In early summer the terrestrial Arctic thaws and a vast amount of meltwater flows into the large Siberian rivers where it eventually flows into the Arctic Ocean. Overall, whilst the Arctic Ocean represents just 1.4% of the global ocean volume, it receives around 11% of global river runoff. At the same time, during summer, high precipitation and melting sea ice also freshen the upper Arctic Ocean. The steric sea level duly rises during the summer as the seawater becomes fresher and less dense, peaks in October and November and falls during winter as sea ice is formed, making the seawater denser again, and is exported from the Arctic to the Nordic Seas.

Regional freshwater exchanges

During the period of this study, there was a bulging of the steric sea level in the Beaufort Gyre, north of Canada and Alaska, which corresponds to an accumulation of surface freshwater.

Freshwater content change (left) for the western Arctic region shown on the map (right)

Freshwater content change (left) for the western Arctic region shown on the map (right)

Relative to the beginning of the study period, the Beaufort Sea region contained almost 5,000km3 more freshwater in 2010 (see Awakening the Arctic Ocean below). A small proportion of this freshwater (around 200km3) was drawn off the Siberian shelf seas into the Beaufort Gyre and, at the same time, loss of sea ice in the Arctic contributed a further few hundred cubic kilometres of additional freshwater. These increases in freshwater input to the Beaufort gyre cannot account for the total increase in freshwater content in this period, so there must have been a reduction in freshwater outflow. A wind-driven reduction in outflow of around 15% over a few years could account for the accumulation seen in the Beaufort gyre during the late 2000s.

It remains an open question as to what will happen if the wind forcing supporting the increased freshwater in the Beaufort gyre weakens. The data shows drops in the freshwater content of the Beaufort gyre towards the end of the study period and other studies have linked the storage and release of freshwater in the Beaufort gyre with salinity anomalies in the North Atlantic. So, it is possible that the reduction in Beaufort gyre freshwater seen in the data between 2012 and 2014 could show up in the North Atlantic over the next few years. It remains to be seen if other data corroborates with our observations.

Awakening the Arctic Ocean

There were also significant changes in the Arctic upper ocean currents. In the period of maximum Beaufort Gyre freshwater content – roughly 2007-2012 – current speeds around the Beaufort Gyre were elevated.

Freshwater content change (left) for the western Arctic region shown on the map (right)

The mean Arctic Ocean upper ocean currents (arrows) and contours of sea level (drawn every 5cm) as measured by CryoSat-2. Surface currents generally follow contours of sea level, much as wind follow contours of atmospheric pressure. The location of the Beaufort Gyre, a peak in sea level, is shown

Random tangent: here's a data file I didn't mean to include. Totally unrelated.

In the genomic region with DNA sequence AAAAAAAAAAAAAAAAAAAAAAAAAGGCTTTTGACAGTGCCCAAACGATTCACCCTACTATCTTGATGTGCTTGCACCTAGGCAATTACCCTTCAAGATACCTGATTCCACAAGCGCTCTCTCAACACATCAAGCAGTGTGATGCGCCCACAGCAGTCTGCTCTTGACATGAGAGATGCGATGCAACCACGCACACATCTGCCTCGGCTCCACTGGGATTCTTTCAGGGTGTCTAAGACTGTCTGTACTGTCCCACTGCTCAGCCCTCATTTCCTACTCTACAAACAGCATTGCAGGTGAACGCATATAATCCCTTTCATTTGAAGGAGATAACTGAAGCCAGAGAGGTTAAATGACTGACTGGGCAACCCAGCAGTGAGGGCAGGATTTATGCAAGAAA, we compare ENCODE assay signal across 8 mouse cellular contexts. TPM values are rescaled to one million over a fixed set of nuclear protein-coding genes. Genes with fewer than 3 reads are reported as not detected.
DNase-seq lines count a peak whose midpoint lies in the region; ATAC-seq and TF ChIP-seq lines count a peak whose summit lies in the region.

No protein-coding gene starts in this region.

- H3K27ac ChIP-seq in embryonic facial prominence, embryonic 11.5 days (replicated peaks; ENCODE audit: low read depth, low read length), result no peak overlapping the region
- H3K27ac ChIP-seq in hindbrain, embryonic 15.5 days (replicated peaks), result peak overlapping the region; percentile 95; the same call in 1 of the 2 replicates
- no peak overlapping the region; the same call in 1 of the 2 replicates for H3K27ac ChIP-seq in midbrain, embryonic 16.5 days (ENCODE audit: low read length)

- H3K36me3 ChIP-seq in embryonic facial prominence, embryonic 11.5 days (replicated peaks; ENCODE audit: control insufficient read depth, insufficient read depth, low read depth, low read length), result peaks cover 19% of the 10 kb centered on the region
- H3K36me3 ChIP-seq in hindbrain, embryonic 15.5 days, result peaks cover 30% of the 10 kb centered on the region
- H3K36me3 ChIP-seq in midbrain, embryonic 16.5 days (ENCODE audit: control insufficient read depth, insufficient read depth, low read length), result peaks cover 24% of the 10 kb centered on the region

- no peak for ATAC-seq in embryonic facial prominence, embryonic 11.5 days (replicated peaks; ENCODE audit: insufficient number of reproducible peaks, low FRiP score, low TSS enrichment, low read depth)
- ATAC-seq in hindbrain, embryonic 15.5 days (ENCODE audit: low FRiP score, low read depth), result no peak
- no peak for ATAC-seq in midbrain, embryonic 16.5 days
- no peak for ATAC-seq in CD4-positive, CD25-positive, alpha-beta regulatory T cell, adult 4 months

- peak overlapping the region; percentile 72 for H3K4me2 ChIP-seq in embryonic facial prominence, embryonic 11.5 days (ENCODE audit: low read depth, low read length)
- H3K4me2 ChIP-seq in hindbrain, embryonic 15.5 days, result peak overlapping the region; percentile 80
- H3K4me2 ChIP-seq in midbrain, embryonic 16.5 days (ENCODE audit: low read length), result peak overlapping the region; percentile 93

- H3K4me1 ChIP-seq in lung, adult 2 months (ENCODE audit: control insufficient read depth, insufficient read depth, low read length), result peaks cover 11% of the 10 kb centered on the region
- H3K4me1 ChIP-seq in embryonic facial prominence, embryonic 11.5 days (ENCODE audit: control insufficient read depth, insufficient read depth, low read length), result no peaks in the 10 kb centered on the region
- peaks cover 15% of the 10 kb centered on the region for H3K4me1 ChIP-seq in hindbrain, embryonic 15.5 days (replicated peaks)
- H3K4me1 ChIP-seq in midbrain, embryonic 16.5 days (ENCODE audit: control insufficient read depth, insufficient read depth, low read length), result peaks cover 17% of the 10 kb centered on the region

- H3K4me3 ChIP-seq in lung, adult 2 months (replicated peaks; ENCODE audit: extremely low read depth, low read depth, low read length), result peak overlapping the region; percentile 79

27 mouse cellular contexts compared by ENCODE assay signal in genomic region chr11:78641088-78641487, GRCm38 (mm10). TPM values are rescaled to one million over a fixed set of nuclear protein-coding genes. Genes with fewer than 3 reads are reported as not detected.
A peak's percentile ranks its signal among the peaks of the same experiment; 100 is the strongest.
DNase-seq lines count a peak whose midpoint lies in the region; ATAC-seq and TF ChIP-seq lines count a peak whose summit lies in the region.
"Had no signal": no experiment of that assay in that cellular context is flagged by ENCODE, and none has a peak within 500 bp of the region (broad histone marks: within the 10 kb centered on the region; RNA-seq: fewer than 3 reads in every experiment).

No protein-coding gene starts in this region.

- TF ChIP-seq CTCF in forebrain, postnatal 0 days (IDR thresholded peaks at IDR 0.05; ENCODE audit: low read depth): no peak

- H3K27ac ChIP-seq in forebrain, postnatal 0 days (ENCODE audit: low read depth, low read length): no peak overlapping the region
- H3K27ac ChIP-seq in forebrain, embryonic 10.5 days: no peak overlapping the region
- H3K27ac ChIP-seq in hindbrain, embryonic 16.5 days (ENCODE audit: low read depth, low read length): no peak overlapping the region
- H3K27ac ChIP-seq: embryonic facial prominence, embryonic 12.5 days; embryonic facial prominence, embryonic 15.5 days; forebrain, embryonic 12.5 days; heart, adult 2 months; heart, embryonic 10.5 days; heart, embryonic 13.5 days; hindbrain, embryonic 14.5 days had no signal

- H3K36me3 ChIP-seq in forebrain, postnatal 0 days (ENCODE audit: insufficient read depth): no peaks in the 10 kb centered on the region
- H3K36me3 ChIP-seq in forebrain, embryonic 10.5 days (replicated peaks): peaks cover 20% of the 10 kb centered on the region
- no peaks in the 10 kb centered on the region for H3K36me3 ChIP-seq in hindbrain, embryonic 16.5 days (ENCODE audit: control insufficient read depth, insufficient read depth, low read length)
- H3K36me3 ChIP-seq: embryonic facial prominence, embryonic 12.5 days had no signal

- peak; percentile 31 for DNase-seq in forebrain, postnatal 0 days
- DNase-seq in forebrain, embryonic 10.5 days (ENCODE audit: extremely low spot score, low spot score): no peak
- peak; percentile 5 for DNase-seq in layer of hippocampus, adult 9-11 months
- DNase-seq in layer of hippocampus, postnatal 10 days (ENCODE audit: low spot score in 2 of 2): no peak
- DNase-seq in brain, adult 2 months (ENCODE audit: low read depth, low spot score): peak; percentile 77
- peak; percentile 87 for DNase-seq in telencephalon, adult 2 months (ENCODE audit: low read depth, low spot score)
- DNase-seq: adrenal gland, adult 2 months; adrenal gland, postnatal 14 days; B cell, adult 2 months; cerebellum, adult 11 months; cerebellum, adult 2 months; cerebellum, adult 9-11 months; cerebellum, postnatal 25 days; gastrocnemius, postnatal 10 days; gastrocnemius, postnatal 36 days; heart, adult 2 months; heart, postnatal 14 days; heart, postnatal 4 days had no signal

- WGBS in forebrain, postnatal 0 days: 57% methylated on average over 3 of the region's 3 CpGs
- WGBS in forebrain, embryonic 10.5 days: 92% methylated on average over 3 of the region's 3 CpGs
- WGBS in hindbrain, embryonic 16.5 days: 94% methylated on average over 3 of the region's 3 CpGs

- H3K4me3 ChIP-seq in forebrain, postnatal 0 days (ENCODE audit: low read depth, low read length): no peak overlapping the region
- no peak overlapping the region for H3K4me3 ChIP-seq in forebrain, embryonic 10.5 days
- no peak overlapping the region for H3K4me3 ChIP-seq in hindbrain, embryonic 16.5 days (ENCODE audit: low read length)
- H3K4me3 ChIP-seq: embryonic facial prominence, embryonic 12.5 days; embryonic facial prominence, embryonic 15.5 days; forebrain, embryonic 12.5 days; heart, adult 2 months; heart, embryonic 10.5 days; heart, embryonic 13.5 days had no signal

Taken together, the observational evidence suggests that, particularly in the late-‘00s, the wind became more efficient at transferring mechanical energy to the ocean, leading to freshwater accumulation and increased ocean currents. There are likely several contributing factors at play: the reduction of sea ice coverage, thinning and weakening of the ice pack, the almost complete loss of the oldest (5+ years) deformed sea ice and atmospheric circulation patterns. Further observations and modelling studies are required to say for certain which factors are most important in driving these changes. But the observations make it clear that sea ice loss associated with climate change is having an effect on the underlying Arctic Ocean, and that monitoring the Arctic Ocean should be a priority due to the potential impact on climate at lower latitudes. What would happen, for example, if the freshwater accumulated in the Beaufort Gyre were released to the North Atlantic? Do increased currents mean that there will be more ‘stirring’, and mixing of deep warmer waters upwards to the surface?

Arctic monitoring

We will continue to develop and extend our sea level data to establish a long-term record of ocean change in the Arctic. Sea level is considered an important indicator of climate change but consistent long-term records of sea level in the Arctic have so far been lacking, despite the fact that the Arctic is seeing some of the most rapid climate changes on Earth. Humans are currently performing one of the largest ever (if unintended) oceanographic experiments by removing the sea ice layer of the Arctic Ocean. Using sea level data from polar orbiting radar altimeters, and by making it available to other researchers, we can contribute to determining how the Arctic Ocean is responding.


Further reading

Armitage, T. W. K., S. Bacon, A. L. Ridout, S. F. Thomas, Y. Aksenov and D. J. Wingham (2016), Arctic sea surface height variability and change from satellite radar altimetry and GRACE, 2003-2014, J. Geophys. Res. Oceans, 121, doi: 10.1002/2015JC011579